Cllr Jones said that he would be looking into the possibility of compensating the community for the damage and disruption. He said: “People could smell the fumes for days afterwards. It was decided, not to put up air pollution monitors at the time.” Several agencies continue to work together on a recovery operation following the derailment of a freight train near Llangennech on Wednesday, August 26, 2020.

The derailment and damage to a number of wagons caused a significant spillage of diesel in the surrounding area, as well as a major fire.

Following the initial emergency response and subsequent investigations, Natural Resources Wales is now leading efforts to contain the diesel and minimise damage to the marine environment around the Loughor Estuary.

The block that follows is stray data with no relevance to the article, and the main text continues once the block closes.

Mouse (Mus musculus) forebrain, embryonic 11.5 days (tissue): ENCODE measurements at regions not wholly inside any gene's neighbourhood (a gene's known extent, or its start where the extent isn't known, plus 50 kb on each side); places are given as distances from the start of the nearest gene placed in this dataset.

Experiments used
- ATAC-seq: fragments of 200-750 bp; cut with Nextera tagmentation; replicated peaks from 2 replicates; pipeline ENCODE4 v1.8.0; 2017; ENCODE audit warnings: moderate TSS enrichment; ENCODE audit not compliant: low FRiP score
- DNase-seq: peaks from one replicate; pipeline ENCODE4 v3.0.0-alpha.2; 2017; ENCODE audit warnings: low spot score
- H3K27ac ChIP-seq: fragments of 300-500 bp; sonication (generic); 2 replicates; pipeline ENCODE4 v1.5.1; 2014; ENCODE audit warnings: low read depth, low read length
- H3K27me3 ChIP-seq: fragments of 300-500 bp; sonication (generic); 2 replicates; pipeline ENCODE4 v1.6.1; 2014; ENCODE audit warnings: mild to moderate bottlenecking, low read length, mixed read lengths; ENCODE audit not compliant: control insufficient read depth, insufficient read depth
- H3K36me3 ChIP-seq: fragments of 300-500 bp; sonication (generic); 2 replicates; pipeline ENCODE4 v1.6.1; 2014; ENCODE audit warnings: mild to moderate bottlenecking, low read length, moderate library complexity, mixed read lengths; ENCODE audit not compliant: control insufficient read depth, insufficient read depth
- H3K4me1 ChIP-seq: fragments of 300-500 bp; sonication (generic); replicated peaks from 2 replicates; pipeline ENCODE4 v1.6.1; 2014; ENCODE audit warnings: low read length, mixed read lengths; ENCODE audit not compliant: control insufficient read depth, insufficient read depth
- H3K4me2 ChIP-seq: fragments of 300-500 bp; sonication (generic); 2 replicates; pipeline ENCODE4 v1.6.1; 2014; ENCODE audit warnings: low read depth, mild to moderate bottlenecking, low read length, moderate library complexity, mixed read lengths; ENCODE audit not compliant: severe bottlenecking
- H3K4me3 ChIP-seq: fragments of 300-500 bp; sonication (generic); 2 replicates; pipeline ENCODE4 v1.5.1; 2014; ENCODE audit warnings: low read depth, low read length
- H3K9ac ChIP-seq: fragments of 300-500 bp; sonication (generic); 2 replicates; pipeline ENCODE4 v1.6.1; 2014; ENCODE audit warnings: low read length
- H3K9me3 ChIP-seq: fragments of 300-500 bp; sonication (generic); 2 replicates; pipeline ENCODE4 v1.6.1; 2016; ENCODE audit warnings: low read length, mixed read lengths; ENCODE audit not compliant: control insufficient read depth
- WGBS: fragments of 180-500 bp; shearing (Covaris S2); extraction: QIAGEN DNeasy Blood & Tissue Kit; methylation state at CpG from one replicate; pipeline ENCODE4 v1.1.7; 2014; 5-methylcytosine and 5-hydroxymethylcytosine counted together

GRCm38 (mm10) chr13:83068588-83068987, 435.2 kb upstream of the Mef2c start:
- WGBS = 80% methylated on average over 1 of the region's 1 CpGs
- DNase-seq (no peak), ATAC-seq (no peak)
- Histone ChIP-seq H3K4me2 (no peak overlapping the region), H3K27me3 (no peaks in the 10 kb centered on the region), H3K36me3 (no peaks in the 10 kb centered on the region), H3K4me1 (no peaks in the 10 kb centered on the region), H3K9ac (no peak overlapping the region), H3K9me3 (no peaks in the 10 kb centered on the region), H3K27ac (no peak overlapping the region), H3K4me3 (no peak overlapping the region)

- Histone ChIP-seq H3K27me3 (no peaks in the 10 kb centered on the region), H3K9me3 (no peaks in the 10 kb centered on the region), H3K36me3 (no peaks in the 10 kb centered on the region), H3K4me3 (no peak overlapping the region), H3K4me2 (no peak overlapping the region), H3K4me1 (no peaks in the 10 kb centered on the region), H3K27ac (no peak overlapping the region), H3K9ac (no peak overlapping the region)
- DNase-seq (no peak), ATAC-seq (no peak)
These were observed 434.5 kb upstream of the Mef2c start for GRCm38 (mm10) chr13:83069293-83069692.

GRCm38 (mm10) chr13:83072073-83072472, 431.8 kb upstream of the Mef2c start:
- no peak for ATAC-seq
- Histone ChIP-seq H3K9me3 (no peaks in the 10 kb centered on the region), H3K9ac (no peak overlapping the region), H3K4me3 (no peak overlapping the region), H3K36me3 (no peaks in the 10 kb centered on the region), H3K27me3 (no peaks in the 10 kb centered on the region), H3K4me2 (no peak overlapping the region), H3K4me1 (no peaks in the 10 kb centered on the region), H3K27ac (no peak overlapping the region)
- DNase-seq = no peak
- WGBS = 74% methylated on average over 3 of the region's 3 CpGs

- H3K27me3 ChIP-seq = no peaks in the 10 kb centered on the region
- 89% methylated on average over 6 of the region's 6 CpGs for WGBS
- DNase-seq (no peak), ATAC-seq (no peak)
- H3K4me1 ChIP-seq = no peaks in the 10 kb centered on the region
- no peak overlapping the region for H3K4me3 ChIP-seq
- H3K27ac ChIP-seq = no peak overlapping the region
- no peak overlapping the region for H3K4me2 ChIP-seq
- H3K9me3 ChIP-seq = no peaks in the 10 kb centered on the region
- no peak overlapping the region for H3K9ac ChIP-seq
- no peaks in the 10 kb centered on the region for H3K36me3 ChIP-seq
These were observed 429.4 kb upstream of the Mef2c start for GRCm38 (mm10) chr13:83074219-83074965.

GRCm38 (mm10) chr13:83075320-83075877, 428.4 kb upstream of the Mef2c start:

Carmarthenshire County Council continues to play a key role in the multi-agency response to the incident.

Members of the public, including residents of Llangennech and those affected by the incident, are encouraged to follow updates via Natural Resources Wales, which includes advice about coming into contact with diesel and what is happening in the Llangennech and Loughor Estuary area as the operations continue.

Andrew Kibble of Public Health Wales said: “It is unlikely that anyone exposed to the diesel for a short period of time will have any adverse health effects, but it is still sensible to avoid contact with diesel or the water in contaminated areas.

“Diesel can produce vapours which are odorous. Odours are generally noticeable at concentrations well below those that cause harm, but high concentrations can cause dizziness, drowsiness and headaches. If you encounter odours move away from the area and into fresh air.